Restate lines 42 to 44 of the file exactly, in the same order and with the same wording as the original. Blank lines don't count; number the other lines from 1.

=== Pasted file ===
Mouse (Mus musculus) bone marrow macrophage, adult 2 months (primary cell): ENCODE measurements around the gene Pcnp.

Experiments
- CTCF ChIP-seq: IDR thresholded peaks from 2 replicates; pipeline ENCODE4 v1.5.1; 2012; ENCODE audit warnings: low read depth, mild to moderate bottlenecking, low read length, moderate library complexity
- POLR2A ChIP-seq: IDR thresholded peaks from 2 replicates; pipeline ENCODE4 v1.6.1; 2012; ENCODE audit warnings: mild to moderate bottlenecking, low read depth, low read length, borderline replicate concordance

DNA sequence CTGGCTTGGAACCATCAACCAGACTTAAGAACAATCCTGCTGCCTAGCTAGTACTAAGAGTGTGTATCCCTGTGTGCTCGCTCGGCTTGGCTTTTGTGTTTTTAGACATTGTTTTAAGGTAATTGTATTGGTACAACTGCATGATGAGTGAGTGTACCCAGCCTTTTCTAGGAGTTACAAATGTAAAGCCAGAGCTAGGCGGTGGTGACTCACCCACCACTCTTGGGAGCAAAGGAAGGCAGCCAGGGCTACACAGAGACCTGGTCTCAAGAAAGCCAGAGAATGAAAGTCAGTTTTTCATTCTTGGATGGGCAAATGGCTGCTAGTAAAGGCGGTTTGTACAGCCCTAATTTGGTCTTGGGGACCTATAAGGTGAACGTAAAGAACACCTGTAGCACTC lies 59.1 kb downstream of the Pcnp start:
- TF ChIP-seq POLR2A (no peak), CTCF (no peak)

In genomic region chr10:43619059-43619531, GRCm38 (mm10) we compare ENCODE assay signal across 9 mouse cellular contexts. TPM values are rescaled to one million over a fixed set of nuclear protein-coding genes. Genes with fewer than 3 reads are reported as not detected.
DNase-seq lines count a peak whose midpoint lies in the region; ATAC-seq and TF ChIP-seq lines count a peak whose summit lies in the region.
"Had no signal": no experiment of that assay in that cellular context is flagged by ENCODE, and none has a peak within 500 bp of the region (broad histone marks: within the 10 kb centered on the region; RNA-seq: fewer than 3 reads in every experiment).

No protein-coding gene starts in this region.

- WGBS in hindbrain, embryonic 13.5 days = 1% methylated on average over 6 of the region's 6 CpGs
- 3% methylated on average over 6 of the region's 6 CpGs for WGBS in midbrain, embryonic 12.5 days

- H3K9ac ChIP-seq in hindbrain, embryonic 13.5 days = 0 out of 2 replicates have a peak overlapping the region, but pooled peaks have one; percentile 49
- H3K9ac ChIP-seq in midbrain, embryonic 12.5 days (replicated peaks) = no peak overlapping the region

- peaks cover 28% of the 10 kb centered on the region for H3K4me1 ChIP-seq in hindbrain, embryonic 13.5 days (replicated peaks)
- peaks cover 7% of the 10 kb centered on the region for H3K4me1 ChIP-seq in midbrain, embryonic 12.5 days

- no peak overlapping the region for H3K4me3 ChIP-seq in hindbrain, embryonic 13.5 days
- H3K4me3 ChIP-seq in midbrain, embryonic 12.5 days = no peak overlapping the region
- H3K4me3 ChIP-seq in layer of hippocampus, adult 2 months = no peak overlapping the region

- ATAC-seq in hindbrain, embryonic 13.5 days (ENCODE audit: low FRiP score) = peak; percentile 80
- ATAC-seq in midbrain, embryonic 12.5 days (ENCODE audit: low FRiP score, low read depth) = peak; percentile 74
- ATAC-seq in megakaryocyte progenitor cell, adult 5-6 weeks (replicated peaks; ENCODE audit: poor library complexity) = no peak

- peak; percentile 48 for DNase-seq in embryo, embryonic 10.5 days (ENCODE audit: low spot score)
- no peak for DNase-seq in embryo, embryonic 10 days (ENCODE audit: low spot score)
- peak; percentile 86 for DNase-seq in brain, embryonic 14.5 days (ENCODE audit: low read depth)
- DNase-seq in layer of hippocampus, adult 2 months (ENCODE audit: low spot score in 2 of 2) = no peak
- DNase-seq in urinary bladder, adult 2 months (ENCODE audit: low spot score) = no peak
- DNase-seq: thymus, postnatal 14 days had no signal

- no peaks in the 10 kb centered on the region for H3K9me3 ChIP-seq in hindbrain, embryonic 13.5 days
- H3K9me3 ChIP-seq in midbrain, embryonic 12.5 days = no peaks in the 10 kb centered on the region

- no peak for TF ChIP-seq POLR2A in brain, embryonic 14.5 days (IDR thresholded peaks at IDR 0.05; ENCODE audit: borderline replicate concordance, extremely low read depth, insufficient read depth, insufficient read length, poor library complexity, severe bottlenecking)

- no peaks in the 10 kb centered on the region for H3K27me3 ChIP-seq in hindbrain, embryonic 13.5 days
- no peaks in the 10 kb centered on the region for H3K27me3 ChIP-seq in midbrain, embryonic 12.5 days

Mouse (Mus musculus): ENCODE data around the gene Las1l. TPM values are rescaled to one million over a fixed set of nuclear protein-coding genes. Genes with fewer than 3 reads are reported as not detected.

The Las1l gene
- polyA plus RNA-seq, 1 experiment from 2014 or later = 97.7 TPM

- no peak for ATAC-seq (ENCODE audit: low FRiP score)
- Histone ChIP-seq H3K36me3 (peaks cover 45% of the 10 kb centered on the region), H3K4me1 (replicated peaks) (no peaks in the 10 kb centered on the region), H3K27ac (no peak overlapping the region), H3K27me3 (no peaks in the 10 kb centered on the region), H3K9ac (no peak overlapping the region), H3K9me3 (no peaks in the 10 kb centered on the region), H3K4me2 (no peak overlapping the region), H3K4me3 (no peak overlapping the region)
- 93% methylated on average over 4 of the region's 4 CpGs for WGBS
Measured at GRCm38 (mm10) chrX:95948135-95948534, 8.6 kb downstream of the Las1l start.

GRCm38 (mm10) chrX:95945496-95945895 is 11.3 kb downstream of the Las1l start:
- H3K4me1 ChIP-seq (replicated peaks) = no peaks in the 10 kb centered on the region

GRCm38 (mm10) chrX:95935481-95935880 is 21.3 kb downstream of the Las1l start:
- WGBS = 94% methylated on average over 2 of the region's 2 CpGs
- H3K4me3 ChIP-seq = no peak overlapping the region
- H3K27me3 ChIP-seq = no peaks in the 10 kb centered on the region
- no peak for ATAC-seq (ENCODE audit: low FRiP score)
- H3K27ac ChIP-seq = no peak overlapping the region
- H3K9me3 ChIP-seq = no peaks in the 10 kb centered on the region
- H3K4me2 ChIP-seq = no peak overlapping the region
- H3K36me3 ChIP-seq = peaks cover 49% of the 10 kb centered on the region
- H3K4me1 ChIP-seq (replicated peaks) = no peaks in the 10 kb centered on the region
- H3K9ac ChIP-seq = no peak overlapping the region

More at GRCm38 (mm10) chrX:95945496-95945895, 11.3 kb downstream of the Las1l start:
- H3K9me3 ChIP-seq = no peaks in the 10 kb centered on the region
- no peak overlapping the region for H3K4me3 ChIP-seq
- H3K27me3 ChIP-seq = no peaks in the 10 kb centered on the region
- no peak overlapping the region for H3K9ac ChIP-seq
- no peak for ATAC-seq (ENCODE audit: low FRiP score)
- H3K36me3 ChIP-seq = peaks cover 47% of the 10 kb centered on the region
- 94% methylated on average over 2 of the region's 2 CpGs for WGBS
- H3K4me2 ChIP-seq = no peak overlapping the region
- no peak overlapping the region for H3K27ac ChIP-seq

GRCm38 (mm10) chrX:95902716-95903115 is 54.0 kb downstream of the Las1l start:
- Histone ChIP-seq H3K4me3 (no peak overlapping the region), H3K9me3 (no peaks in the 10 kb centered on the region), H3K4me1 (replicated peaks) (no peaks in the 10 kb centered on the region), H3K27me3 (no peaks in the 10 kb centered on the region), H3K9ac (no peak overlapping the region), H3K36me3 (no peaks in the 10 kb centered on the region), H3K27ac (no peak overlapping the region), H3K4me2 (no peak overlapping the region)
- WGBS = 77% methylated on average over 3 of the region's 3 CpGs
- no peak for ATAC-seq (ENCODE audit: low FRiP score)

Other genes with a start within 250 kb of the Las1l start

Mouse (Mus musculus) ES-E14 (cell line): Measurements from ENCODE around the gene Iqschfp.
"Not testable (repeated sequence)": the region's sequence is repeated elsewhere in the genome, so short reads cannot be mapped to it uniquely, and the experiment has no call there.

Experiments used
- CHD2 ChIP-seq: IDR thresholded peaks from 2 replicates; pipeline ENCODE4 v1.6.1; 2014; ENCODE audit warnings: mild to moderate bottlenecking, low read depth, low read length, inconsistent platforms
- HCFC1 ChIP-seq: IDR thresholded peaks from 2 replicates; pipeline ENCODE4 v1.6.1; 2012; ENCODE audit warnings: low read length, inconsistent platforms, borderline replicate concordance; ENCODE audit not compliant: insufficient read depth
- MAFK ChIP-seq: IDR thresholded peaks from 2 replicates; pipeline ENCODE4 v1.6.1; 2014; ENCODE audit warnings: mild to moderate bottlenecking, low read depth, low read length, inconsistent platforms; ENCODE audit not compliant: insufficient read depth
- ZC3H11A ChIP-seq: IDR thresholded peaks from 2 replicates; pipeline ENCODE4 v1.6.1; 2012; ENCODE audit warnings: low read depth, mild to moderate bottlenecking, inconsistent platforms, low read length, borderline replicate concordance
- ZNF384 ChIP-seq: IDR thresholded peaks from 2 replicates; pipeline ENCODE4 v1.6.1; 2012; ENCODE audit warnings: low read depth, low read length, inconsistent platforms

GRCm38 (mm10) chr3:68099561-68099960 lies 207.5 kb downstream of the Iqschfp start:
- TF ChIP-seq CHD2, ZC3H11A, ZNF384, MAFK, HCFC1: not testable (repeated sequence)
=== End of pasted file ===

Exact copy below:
- H3K4me1 ChIP-seq (replicated peaks) = no peaks in the 10 kb centered on the region

GRCm38 (mm10) chrX:95935481-95935880 is 21.3 kb downstream of the Las1l start:
- WGBS = 94% methylated on average over 2 of the region's 2 CpGs